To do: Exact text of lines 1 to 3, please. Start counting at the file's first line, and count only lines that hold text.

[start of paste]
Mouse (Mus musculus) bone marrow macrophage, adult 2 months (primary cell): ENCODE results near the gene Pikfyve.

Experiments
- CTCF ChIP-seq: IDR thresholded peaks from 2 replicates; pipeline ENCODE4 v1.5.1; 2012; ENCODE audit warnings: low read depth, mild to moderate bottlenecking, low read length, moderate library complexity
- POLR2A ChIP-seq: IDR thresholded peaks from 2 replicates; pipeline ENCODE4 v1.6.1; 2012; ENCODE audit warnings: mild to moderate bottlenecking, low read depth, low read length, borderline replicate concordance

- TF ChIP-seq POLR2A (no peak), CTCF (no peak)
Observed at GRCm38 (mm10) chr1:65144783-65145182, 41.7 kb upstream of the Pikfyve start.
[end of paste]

Mouse (Mus musculus) bone marrow macrophage, adult 2 months (primary cell): ENCODE results near the gene Pikfyve.

Experiments
- CTCF ChIP-seq: IDR thresholded peaks from 2 replicates; pipeline ENCODE4 v1.5.1; 2012; ENCODE audit warnings: low read depth, mild to moderate bottlenecking, low read length, moderate library complexity